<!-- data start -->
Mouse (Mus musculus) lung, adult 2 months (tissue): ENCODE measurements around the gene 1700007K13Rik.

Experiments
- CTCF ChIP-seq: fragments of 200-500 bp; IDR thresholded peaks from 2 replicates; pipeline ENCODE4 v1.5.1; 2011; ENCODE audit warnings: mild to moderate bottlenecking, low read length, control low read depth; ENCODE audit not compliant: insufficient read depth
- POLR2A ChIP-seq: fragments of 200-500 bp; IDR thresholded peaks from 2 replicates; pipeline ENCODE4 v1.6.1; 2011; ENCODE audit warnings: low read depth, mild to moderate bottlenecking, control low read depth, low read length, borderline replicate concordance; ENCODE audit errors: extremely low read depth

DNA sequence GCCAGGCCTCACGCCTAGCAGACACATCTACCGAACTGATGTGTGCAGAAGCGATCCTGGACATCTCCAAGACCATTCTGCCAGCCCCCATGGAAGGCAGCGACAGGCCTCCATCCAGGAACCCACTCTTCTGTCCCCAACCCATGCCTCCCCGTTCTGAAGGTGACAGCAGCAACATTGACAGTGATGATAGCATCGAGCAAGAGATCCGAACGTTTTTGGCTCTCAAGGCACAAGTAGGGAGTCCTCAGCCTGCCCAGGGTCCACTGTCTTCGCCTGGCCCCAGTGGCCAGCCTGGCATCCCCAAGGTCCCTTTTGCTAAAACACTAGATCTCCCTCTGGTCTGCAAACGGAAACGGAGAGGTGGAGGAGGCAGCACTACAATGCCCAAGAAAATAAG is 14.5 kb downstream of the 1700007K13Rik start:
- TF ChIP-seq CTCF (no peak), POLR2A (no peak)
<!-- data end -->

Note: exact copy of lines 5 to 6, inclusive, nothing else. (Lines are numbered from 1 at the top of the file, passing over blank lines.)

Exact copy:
DNA sequence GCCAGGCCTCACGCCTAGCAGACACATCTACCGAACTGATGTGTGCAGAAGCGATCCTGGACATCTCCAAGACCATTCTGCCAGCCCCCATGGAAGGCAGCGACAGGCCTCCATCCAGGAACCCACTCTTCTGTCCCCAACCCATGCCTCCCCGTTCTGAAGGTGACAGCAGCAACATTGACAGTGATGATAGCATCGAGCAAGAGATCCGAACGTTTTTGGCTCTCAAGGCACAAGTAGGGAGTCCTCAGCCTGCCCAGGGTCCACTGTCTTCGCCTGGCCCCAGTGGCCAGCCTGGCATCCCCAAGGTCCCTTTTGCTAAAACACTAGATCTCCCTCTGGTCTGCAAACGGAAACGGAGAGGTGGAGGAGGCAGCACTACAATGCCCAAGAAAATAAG is 14.5 kb downstream of the 1700007K13Rik start:
- TF ChIP-seq CTCF (no peak), POLR2A (no peak)